One source suggested that there might have been a conflict of interest when Repollet was appointed by Gov. Phil Murphy as Commissioner of Education but still remained closely tied to the district. He has an apartment there and his wife Darlene owned (or still owns — couldn’t confirm) the popular Lola’s West Side Cafe. Once Repollet became Commissioner, he also became Carole Morris’s boss while “protecting” his designated successor, Sancha Gray. Now that Repollet has left the DOE and gone to Kean University (another source says that Chris Christie got Repollet on Kean’s Board of Directors, which served as his gateway to President), that “layer of protection is gone.”
— Lola’s West Side Cafe (@LolasAsburyPark) May 27, 2018
Money is Spent Haphazardly: The Central Office, under both Repollet and Gray, focuses on garnering good press, sometimes at the expense of what students and staff need. Example: the creation of several “academies” at Asbury Park High School. One is an engineering academy, but students don’t have the math skills to do any real engineering so the teacher had them build canoes, plus a ramp for pre-school graduation that wasn’t properly angled. (According to most recent state data, 14% of Asbury Park high schools students meet state expectations in math.) There was an attempt to start an ROTC program by hiring an ROTC leader but high school students weren’t interested and the class remained empty (although the district was obligated to pay the leader for the year).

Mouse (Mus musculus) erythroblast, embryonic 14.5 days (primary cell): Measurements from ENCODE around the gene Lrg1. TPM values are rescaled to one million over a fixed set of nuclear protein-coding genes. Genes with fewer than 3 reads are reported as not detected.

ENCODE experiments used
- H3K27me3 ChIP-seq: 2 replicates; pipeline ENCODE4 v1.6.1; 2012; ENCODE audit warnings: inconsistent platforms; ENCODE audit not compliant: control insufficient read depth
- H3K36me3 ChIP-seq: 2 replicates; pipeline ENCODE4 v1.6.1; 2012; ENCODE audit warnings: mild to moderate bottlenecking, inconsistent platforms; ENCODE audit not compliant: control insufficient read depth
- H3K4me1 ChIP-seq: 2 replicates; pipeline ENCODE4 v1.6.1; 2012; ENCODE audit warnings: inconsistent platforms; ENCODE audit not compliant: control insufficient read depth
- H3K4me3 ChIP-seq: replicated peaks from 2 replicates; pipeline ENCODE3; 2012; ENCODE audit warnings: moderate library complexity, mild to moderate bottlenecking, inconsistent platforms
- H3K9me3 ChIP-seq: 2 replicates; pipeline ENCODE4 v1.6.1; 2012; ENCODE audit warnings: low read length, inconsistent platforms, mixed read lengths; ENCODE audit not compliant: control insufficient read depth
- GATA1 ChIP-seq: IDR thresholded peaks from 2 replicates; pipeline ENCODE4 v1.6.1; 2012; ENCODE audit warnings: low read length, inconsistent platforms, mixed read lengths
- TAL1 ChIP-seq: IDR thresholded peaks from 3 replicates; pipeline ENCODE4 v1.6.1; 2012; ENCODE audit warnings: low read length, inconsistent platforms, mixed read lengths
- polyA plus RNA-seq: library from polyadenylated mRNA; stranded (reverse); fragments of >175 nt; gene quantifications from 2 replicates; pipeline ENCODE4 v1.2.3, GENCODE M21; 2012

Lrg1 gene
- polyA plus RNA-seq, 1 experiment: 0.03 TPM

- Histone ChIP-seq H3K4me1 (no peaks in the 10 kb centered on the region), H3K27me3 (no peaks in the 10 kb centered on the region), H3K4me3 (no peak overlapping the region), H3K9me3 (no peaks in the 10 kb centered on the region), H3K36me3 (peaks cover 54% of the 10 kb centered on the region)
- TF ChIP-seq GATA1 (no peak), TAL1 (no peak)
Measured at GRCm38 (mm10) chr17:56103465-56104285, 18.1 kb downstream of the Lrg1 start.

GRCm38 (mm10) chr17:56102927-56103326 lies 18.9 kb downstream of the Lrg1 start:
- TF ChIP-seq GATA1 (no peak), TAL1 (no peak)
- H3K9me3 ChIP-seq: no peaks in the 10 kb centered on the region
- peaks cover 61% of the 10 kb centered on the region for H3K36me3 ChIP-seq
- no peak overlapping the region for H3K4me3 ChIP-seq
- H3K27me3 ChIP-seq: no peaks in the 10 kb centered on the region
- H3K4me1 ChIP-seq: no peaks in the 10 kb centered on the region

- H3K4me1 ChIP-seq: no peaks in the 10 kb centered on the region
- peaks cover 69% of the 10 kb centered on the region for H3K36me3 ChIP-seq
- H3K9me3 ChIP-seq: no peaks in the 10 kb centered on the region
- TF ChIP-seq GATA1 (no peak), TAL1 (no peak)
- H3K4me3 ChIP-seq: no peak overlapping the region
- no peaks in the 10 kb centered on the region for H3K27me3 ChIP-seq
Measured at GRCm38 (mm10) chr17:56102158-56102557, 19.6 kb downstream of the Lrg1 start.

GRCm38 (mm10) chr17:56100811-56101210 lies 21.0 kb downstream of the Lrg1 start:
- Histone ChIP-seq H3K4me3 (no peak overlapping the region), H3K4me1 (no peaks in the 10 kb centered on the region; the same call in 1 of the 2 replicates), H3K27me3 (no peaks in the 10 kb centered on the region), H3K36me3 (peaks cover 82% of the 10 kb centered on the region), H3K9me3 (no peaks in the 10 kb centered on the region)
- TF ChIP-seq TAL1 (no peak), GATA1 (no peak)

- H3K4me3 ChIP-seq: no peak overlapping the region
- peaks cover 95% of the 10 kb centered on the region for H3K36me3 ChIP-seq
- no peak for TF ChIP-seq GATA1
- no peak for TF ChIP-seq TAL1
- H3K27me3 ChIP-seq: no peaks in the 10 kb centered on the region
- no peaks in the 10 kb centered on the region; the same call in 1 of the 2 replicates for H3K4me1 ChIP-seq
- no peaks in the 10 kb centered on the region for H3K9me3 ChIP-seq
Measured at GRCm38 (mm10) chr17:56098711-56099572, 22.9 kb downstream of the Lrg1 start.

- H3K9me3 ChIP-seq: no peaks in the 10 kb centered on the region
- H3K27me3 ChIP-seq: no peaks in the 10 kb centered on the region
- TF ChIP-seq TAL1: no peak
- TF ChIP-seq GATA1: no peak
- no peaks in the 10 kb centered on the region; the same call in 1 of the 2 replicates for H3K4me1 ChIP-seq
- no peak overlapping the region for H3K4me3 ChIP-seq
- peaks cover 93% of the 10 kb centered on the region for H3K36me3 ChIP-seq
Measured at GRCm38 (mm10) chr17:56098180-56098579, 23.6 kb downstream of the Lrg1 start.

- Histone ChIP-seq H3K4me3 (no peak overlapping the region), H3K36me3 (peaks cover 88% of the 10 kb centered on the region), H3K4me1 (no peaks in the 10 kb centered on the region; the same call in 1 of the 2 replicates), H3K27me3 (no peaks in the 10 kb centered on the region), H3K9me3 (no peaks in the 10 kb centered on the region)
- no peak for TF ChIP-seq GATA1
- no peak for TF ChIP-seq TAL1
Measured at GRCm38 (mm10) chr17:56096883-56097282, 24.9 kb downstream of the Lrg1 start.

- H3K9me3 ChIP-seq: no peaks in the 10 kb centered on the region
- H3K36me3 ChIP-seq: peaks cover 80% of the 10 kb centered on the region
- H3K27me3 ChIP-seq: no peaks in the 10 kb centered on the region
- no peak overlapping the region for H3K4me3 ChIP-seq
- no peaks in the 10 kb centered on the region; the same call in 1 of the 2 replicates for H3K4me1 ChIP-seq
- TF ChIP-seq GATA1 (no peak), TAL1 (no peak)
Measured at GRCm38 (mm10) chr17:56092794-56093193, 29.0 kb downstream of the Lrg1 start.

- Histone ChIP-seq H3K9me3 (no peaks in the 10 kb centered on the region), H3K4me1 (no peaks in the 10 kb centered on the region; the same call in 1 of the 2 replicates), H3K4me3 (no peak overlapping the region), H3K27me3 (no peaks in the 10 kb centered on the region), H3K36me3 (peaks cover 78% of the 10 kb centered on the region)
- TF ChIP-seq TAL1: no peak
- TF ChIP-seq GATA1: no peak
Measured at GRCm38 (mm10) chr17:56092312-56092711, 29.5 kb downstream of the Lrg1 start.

Another example of poor use of funding: Under direction of the district’s Pre-School Director, the district spent $220,000 for iPads for preschoolers. From the Board agenda:
Recommend Board Approval for the purchase of iPads, protective cases and chargers for all Preschool Students (maximum 375) and Staff (53) members. This purchase will allow for the continuation for effective, developmentally-appropriate preschool-aged learning in remote settings and allow Preschool staff to have appropriate devices to submit documentation for state-mandated Preschool assessments in remote and in-person settings. This purchase will use Early Childhood funding already allotted in the budget for student and staff supply purchases. Total: Not to exceed $220,000; Account: 20-218-100-600-040-29 (Early Childhood: Student Supplies), 20-218- 200-600-040-29 (Early Childhood: Staff Supplies).
However, kindergarten-third grade students only have Alcatel tablets, which were described by another souce as “little freebies with no memory.” They keep breaking and parents have to bring them in for repairs. The same source said the district actually has new chromebooks for those children “but they haven’t logged them in with the IT number” so they can’t be distributed. They’re sitting in a closet.
Mean Girls/Boys Club: According to sources, quite a few of the numerous administrators (one for every 78 students; state average is one for every 160 students) are there because they are “in” with Repollet. “They’re all Repollet people,” I was told. Some are inexperienced, some are ineffective. Repollet “surrounded himself with acolytes,” a source said (in a remark that echoes comments from those who staffed the state Department of Education under Repollet).
Gray seems to have a similar managerial style. She has created a culture, said a source, where “her crew” is privileged. At the Homecoming Dance they “all showed up in the same car with matching jackets and socks.” It’s a “culture of fear” initiated by Repollet that continues under Gray.
A source told me, “we have to cut $5.8 million, ask the city to raise taxes by millions of dollars. Originally we were an Abbott district and had all this money to spend with no accountability. Now we don’t and the City Council doesn’t want to raise taxes. Asbury Park is becoming a tale of two cities. If I had kids I’d send them to private school.”